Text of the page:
Tuesday, April 8, 2008

Alan Greenspan - the charade continues

Greenspan continues to defend his legacy in the face of ever harsher criticism and he succeeds because his critics continue to bark up the wrong tree. Today Greg Ip from the WSJ, a long term Fed follower and Greenspan admirer, submits on the Journal's front page: His Legacy Tarnished, Greenspan Goes on Defensive. The beleaguered ex-chairman contends that he is "...now being blamed for things that he didn't do". He does not regret "a single decision" and challenges critics of "failing to assess the process by which he made decisions".

Also finance blogger and Fusion IO CEO, Barry Rithltz, weighs in with his blog: Greenspan 'Reputation Tarnishment' Tour Continues.

"Greenspan's ideological refusal to allow the Fed to fulfill its role of Banking System Regulator is what is directly the root cause of many of the conflagrations we are dealing with today -- from housing to credit to derivatives to the demise of Bear Stearns."

The picture is clear. In general the criticism of the former chairman goes in two directions. The first is, that the Fed lowered interest rates too much from 2001 to 2003, and waited too long to raise them again. The second criticism is aimed towards the Fed's lax regulatory role in the brewing problems of the subprime mortgage market.

I respectfully disagree with both points. I hate to say but I think Greenspan's libertarian approach is the right one when it comes to regulating markets.

The current crises is not the result of lack of regulation and not entirely the result of low interest rates ( although 1% did help) but rather of a culture of bailing out Wall Street and the moral hazard issues that come with it. It is the result of an unsustainable expansion of counterparty risks made possible by abandoning sensible risk management. This is the legacy of Alan Greenspan. By accusing him of lack of regulation or keeping interest rates too low after the 2001 recession we let him off too easy.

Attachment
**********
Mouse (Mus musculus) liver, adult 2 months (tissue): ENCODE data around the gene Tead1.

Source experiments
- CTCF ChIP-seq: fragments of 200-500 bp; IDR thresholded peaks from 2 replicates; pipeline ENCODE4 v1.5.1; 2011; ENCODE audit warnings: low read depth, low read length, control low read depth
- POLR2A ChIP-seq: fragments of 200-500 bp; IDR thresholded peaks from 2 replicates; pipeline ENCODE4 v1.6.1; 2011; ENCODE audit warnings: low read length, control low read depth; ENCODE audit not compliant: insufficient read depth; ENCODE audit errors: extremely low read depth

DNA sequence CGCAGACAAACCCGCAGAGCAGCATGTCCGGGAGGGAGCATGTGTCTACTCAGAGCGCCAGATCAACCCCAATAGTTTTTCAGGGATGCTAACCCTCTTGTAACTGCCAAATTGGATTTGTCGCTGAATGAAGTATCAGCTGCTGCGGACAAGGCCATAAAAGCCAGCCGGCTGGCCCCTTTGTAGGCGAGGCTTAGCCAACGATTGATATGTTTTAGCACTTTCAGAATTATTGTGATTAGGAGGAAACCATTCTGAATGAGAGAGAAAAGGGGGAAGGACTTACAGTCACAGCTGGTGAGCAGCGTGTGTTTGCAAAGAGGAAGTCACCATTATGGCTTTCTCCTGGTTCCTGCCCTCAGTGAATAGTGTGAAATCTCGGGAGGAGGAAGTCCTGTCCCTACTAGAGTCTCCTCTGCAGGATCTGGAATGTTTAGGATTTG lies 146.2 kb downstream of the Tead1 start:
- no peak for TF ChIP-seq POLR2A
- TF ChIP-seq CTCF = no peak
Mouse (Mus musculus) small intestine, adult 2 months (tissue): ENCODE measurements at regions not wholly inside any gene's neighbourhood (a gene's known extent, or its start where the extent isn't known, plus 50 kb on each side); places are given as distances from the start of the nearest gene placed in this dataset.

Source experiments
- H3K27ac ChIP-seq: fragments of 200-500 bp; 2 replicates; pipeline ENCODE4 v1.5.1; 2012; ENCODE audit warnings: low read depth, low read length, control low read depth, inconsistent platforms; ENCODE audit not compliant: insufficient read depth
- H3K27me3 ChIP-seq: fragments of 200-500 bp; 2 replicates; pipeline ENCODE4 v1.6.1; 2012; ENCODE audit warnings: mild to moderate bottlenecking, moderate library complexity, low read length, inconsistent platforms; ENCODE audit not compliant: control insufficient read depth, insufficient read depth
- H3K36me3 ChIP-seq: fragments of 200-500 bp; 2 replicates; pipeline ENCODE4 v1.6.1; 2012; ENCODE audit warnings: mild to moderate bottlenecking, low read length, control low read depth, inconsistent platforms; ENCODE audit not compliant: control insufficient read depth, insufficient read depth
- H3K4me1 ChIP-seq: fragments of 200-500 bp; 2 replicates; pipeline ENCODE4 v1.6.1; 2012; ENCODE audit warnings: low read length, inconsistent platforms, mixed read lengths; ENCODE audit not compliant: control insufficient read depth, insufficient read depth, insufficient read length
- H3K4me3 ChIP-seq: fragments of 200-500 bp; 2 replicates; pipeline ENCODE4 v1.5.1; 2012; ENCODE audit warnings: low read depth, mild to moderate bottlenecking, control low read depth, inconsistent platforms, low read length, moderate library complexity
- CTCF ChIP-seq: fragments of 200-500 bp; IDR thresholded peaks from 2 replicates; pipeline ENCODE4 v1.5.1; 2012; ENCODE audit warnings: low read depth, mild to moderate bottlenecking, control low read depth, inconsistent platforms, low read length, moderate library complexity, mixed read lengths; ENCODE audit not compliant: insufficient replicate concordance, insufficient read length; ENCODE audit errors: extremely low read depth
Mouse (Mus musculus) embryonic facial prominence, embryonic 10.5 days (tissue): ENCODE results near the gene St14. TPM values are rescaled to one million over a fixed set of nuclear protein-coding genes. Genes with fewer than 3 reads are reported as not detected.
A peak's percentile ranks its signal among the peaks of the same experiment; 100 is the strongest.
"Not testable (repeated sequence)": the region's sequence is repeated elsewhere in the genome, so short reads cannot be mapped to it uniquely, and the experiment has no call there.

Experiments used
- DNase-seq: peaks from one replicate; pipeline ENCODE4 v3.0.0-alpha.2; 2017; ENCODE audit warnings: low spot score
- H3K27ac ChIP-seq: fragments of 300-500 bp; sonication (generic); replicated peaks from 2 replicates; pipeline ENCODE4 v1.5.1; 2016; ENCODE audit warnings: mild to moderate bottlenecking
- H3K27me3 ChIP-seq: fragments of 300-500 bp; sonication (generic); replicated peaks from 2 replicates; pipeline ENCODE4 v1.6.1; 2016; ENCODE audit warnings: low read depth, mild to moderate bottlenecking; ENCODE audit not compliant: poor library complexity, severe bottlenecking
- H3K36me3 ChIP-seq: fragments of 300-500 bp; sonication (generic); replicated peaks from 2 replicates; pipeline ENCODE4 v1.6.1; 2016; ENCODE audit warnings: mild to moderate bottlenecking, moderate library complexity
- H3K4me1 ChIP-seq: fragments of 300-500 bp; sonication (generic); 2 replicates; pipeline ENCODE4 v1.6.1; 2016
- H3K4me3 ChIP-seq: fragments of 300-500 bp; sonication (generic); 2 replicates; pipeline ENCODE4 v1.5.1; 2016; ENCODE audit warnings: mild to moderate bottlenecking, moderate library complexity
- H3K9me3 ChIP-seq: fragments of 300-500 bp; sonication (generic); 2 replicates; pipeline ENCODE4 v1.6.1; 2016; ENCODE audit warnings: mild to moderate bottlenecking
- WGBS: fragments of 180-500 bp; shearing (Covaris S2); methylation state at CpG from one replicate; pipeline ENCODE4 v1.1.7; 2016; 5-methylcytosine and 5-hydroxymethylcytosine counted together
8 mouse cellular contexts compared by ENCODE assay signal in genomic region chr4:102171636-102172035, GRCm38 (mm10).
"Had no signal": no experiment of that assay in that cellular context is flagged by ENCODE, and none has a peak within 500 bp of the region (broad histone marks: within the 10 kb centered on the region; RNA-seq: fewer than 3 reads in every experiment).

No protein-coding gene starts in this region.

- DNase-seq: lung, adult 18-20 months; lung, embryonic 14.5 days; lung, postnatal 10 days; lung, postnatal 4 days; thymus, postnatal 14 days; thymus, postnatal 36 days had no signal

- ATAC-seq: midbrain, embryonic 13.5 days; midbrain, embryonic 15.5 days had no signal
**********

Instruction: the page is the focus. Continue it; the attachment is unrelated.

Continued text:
The real question we should ask is: Why does the Fed as the only central bank in the world still have a dual mandate of price stability and optimal growth? The dual mandate compromises the independence of the Fed and the outcome of that can bee observed in the current credit crises, which may or may not (for this time) topple our financial system and our economies.

The demise of Bear Sterns is probably the first bank in the history of capital markets that failed because of the sheer force of counterparty risks. It did not fail, as so many still believe, because of lack of capital or lack of liquidity.

the charade continues - click for video

source: His Legacy Tarnished, Greenspan Goes on Defensive

source: Greenspan 'Reputation Tarnishment' Tour Continues
Barry Ritholtz, Fusion IQ CEO

source: Greenspan setting the record straight
by Greg Ip and CNBC's Steve Lisman

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